Ray Estevez, Chief Data Officer, True Influence
Regardless of how the COVID-19 pandemic plays out in the coming months, it’s clear that business is not going back to usual any time soon. Employees who once did all their purchase research from a business campus now work remotely, and B2B marketers need to identify and activate these new sources of purchase intent signals – no matter where they originate.
As I often say here on our blog, the essence of intent intelligence is sorting through billions of intent signal data points and finding meaningful patterns that map not only to businesses, but also to individuals within the buying groups that make major purchase decisions. That’s the idea behind our category-defining Relevance Engine™ Big Data analytics, and we constantly refine it to more precisely identify the context, weight and specific source of B2B purchase research activity.
And today, that means correlating business domains, device IDs, referring IP addresses and a host of other clues that identify exactly who is conducting the research, often from numerous locations.
In this post, I’ll look at the growing evidence that B2B decision-makers are going to work from home for a long time to come, and also discuss how Relevance Engine and its advanced Identity Graph use machine learning and Artificial Intelligence (AI) to map billions of intent signals to specific locations and contacts. I’ll also discuss some potential trends in intent signal monitoring that we’re watching as work-from-home becomes the “new normal.”
B2B purchase research comes home, for good
If you’ve been following the trade press, you’ve undoubtedly seen reports about how professionals have adapted, and even flourished while working remotely – even when local regulators have opened the door for them to return to a conventional office setting.
The data, while still preliminary, is pretty convincing:
- A recent survey from Lenovo suggests that well over half of the global workforce expects to continue working from home more than they did prior to the pandemic. Additionally, about two-thirds of survey respondents said they actually believe they are more productive working from home. However, the outlook isn’t entirely rosy – an overwhelming majority (79 percent) also noted that they’ve basically had to be their own tech support team for their home offices. (An interesting sidebar here is that Zoom recently announced it’s moving into the dedicated videoconferencing appliance space. Making work-at-home more plug-and-play is definitely a signal that the trend has gained serious traction.)
- U.S. employees’ enthusiasm for working at home was even greater in a recent survey by insurer Chubb. Almost three-quarters of employees say they want to work from home more frequently, even after social distancing regulations relax. It’s important to note that respondents to the Chubb survey all began working from home as a result of the pandemic, so their transition was abrupt. And they still really like it. (It’s also interesting to note that the same respondents say they need to figure out a way to stop snacking so heavily while at home.)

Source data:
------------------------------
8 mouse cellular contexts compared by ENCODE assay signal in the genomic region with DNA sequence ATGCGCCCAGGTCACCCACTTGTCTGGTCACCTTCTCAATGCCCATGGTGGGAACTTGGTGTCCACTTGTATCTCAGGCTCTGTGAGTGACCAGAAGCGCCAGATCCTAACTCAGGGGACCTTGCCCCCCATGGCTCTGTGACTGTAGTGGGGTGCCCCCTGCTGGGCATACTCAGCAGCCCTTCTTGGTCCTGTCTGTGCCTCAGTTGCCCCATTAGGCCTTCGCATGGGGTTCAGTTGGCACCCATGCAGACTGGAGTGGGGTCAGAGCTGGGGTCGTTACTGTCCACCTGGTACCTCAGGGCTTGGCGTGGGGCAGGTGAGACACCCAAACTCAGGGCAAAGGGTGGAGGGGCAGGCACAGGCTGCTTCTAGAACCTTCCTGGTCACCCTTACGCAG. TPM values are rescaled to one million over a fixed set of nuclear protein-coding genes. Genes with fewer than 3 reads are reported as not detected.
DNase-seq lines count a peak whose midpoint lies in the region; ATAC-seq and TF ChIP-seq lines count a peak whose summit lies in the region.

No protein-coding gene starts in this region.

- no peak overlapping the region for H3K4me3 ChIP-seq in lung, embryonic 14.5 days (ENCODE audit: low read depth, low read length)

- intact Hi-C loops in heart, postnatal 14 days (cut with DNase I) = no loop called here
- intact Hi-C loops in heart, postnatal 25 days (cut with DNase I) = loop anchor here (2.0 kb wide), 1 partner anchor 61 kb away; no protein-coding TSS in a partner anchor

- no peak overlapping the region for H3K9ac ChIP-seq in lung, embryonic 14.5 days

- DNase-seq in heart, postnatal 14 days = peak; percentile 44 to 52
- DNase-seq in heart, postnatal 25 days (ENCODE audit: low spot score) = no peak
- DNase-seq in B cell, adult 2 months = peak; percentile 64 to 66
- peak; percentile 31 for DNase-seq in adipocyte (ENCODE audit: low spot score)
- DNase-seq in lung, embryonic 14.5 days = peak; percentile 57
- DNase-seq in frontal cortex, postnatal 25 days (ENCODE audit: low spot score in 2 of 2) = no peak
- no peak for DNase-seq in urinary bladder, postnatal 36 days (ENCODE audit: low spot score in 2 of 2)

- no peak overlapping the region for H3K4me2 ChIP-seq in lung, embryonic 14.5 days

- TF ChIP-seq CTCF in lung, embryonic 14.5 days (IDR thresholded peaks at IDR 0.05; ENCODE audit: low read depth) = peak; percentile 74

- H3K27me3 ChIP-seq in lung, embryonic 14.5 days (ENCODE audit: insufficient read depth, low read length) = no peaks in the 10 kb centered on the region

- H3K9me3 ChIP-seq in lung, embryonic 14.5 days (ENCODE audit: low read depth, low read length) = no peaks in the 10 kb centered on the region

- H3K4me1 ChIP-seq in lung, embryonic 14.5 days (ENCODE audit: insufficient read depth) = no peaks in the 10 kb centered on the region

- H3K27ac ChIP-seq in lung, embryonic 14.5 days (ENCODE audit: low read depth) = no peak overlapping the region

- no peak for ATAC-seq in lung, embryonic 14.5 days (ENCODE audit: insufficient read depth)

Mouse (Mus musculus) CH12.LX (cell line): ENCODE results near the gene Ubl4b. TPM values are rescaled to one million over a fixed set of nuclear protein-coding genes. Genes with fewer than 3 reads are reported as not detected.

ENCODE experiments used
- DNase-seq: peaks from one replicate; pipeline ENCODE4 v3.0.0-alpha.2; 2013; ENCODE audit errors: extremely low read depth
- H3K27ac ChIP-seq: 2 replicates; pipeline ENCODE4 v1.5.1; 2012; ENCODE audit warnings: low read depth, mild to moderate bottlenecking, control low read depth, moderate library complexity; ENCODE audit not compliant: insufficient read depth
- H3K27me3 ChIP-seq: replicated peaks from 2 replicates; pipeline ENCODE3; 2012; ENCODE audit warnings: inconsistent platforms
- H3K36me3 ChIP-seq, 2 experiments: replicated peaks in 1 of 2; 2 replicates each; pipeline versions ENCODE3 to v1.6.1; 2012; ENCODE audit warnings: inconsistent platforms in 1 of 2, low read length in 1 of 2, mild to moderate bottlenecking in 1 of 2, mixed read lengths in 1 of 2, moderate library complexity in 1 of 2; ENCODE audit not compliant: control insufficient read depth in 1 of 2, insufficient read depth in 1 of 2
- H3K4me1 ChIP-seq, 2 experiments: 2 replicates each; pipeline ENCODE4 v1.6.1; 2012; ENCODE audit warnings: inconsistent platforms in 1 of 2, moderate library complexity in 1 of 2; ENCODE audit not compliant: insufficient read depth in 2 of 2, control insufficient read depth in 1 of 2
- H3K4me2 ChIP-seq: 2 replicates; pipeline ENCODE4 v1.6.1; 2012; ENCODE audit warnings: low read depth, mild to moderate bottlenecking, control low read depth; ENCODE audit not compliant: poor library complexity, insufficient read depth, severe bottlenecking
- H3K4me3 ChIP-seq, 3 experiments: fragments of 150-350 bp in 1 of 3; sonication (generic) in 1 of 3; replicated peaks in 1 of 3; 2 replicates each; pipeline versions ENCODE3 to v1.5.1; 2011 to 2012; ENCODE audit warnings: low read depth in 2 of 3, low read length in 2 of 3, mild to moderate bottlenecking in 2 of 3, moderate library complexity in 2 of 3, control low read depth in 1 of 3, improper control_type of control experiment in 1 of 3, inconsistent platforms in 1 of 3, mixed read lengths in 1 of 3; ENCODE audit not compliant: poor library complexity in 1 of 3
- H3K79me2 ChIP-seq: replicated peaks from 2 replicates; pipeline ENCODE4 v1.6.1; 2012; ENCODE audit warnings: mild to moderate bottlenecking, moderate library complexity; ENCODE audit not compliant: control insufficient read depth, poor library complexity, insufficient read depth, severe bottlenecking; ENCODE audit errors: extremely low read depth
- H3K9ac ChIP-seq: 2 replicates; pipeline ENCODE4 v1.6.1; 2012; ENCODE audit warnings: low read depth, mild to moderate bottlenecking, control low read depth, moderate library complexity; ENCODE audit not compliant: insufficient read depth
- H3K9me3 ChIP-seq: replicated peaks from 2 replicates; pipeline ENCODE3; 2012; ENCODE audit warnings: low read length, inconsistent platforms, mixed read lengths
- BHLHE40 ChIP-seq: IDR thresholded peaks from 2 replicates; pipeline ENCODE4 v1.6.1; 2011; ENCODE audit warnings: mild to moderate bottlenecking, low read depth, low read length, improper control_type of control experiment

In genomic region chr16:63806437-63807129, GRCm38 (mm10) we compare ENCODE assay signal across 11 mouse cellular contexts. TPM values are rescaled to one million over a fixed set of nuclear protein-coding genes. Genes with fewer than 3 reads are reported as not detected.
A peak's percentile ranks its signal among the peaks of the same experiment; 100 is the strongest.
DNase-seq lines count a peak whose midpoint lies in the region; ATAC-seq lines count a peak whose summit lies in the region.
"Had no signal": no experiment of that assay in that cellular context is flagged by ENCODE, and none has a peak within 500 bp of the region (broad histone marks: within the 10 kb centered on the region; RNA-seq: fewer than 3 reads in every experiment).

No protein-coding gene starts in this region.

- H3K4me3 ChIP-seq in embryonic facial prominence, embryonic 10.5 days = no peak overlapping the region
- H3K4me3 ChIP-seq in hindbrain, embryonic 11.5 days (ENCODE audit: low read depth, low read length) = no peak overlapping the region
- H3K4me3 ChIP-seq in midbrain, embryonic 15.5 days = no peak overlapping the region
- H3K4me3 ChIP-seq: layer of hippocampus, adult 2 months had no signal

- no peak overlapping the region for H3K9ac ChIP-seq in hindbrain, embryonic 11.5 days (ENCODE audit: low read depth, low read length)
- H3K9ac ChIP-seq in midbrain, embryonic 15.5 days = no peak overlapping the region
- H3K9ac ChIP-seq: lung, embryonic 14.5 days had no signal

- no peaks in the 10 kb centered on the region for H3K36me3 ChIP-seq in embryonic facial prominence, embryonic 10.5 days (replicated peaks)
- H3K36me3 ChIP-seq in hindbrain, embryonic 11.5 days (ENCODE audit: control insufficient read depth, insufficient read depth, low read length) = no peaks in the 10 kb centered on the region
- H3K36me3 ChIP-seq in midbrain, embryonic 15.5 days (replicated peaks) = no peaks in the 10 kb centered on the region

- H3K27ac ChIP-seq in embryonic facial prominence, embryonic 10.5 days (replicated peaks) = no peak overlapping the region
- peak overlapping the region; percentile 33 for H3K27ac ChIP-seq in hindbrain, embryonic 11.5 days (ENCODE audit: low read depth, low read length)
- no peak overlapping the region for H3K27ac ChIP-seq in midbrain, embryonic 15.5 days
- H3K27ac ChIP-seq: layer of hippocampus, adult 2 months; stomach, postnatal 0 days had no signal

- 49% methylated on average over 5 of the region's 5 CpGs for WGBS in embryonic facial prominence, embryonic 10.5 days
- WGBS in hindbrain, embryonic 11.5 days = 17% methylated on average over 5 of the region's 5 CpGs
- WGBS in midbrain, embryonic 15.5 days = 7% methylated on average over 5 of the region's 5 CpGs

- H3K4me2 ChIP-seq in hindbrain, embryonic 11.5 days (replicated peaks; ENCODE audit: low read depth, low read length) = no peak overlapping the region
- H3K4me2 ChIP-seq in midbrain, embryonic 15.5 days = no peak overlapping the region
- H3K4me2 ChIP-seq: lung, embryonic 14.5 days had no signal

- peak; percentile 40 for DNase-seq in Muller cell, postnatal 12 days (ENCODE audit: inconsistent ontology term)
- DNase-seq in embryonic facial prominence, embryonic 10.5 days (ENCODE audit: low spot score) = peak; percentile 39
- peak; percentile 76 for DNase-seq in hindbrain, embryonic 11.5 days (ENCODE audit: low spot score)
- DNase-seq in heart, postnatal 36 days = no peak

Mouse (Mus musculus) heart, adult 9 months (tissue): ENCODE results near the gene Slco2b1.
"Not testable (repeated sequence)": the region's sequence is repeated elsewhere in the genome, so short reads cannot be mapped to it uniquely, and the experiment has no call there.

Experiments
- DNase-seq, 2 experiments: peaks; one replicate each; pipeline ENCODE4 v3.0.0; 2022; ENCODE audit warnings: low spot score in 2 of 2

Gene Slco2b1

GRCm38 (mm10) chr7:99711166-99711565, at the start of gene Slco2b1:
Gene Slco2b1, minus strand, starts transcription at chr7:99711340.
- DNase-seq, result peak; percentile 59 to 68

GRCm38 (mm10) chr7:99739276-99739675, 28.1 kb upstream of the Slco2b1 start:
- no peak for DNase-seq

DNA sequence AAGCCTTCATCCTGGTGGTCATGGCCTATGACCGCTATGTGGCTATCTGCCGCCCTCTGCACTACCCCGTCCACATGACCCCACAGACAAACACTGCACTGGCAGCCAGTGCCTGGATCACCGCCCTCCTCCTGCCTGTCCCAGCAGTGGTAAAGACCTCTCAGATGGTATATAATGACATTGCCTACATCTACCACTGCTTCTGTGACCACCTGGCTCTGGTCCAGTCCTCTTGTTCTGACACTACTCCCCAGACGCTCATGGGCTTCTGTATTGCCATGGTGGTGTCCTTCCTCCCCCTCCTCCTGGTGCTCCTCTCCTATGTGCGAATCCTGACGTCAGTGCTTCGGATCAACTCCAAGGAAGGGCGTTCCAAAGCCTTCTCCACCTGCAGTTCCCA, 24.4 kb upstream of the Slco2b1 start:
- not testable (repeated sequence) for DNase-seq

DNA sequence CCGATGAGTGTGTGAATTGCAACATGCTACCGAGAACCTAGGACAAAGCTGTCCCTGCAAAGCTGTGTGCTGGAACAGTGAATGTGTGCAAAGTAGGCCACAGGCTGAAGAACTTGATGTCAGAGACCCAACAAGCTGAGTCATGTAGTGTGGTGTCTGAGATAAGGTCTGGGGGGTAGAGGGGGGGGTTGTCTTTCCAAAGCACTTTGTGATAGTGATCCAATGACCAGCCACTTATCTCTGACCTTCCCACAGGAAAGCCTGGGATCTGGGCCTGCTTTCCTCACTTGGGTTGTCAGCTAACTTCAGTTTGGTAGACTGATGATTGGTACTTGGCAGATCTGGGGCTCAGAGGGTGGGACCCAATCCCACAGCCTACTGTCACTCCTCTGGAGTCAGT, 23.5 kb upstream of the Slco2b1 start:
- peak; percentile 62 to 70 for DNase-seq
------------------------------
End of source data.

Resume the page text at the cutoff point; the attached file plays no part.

- The transition to work-at-home likely has been easier for B2B companies than for their B2C counterparts, according to a piece at eMarketer. Slightly more than half of B2B survey respondents said their companies were more or less ready to make the switch to work at home; the parallel results for B2C companies was only about a third. The eMarketer piece also tracks the impact of the pandemic on several key B2B sectors – the results are similar to those our CEO Brain Geise discussed during the initial wave of COVID-19.
And remember, these surveys are being conducted exclusively among people whose jobs can be done from home, which now constitute about a third of the U.S workforce, according to the U.S. Census Bureau.
I do need to note here: Not everyone has fully embraced the transition to work-at-home. Barclays recently made headlines when it said that, eventually, it does want its team members to return to the traditional workplace. C-level and executive managers have always gravitated to the higher visibility and almost immediate access to team members that comes with gathering all your employees in the same place.
And some traditionally conservative voices, such as The Wall Street Journal, note that many companies will need to invest heavily in cloud and other infrastructure tech if they are going to fully commit to remote network access.
But, all in all, work-at-home is a trend that’s here to stay, and B2B marketers need to adapt their tactics and technologies in this new reality
What work-at-home means to B2B demand gen
Obviously, building relationships over video conferencing is a new reality for many B2B marketing teams, but they seem to be adapting well. A quick online search will provide a wealth of tips on how to market when folks aren’t at their desks.
I particularly like this one at adExchanger that provides examples of how B2B marketing teams have modified their campaigns to generate interest at the top of the funnel in a time when you’re not likely to get your foot in the door at a more advanced funnel stage. Many marketers have switched resources to focus on video and other media that create a more immediate personal connection.